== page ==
Assembly Series: Gottfried to present Ferguson lecture Feb. 9

Kurt Gottfried, co-founder and chair of the Union of Concerned Scientists (UCS), has made scientific advocacy his vocation and is committed to generating independent scientific advice for use in creating public policies that affect Americans’ lives.

Gottfried will present the William C. Ferguson Lecture, “Science Meets Politics: From Thomas Jefferson to George W. Bush,” at 11 a.m. Feb. 9 in Graham Chapel as part of the Assembly Series.

Kurt Gottfried
Kurt Gottfried

The UCS is an independent organization that has often taken stands at odds with administration policy and has been criticized by some scientists as being guilty of “politicizing” science. Last year, the UCS accused the Bush administration of systematically distorting scientific facts in the service of policy goals on the environment, biomedical research, nuclear weapons and other issues.

In his talk, Gottfried will discuss this claim, which he will summarize from a historical perspective.

Gottfried was born in Vienna, Austria. He studied engineering physics at McGill University and has a doctorate in theoretical physics from Massachusetts Institute of Technology.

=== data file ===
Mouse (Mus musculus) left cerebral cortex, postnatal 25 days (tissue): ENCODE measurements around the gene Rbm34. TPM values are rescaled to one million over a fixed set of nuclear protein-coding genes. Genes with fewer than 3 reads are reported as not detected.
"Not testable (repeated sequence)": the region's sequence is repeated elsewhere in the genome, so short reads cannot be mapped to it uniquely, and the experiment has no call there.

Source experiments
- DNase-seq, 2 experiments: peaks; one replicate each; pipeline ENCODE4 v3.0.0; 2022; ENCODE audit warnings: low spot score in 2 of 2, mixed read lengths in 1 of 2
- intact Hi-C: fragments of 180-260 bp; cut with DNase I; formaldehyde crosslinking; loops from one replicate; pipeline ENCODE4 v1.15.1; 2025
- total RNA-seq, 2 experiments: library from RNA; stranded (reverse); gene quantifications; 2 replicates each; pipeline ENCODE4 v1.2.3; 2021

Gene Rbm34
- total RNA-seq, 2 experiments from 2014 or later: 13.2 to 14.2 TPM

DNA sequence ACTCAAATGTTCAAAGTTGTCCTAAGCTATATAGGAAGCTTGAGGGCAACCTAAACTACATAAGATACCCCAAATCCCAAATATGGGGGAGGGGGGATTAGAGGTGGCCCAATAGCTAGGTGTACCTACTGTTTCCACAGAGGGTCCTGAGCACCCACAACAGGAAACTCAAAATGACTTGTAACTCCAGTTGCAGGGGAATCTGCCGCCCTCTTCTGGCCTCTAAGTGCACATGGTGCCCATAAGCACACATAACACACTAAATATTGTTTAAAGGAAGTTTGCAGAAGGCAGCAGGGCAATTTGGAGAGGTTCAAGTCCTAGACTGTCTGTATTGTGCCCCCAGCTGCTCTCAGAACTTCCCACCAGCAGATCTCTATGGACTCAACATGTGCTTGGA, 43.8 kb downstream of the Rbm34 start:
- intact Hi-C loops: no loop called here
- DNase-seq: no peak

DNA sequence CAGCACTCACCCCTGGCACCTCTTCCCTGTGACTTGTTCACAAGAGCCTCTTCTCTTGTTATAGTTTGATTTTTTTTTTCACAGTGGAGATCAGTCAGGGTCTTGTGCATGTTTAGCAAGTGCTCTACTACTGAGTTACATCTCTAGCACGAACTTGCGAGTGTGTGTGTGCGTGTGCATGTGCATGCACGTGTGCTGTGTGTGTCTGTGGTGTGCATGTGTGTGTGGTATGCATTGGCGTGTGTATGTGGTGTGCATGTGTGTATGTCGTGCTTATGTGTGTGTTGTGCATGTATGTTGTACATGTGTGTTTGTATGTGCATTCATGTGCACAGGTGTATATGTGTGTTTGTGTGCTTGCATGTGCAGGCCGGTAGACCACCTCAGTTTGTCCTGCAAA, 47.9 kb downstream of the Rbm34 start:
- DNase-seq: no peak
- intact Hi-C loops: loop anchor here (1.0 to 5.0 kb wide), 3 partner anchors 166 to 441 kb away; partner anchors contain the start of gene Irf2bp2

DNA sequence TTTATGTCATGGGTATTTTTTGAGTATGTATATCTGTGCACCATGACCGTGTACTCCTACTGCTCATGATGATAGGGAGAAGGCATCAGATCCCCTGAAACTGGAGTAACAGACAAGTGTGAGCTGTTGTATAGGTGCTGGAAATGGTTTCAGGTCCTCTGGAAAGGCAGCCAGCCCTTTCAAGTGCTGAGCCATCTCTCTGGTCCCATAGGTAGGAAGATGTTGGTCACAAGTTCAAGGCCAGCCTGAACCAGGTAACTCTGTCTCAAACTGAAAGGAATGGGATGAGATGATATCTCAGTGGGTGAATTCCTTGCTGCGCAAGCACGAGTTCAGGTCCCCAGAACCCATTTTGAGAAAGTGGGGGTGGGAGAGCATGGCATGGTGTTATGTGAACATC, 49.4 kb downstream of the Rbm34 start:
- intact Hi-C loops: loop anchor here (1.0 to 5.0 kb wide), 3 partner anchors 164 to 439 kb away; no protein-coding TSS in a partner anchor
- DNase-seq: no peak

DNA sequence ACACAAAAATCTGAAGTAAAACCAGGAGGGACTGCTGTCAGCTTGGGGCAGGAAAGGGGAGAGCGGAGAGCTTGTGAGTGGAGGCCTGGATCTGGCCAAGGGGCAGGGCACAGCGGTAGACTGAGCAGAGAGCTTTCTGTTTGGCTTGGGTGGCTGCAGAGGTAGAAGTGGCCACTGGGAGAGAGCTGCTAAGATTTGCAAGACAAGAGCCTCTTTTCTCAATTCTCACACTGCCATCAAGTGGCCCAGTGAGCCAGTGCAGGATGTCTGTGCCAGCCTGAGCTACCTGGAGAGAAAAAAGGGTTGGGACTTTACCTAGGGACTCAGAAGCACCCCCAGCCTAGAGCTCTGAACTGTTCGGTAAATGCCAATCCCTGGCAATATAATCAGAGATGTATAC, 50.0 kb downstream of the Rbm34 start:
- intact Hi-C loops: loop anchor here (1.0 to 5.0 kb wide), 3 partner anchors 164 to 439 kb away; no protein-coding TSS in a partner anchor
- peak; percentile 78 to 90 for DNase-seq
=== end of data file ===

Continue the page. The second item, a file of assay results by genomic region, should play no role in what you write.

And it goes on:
He is professor emeritus of physics at Cornell University, where he also chaired the department from 1991-94.

Gottfried has served on the senior staff of the European Center for Nuclear Research in Geneva and is a former chair of the Division of Particles and Fields of the American Physical Society.

He is a member of the American Academy of Arts and Sciences and the American Association for the Advancement of Science. He also is a member of the Council of Foreign Relations.

A leading authority on fundamental particle physics, Gottfried wrote Quantum Mechanics: Fundamentals and Concepts of Particle Physics.

Gottfried has devoted time to problems of nuclear disarmament. He led the UCS critique of the “Star Wars” program, and is senior author of The Fallacy of Star Wars and Crisis Stability and Nuclear War.

Assembly Series talks are free and open to the public. For more information, call 935-4620 or go online to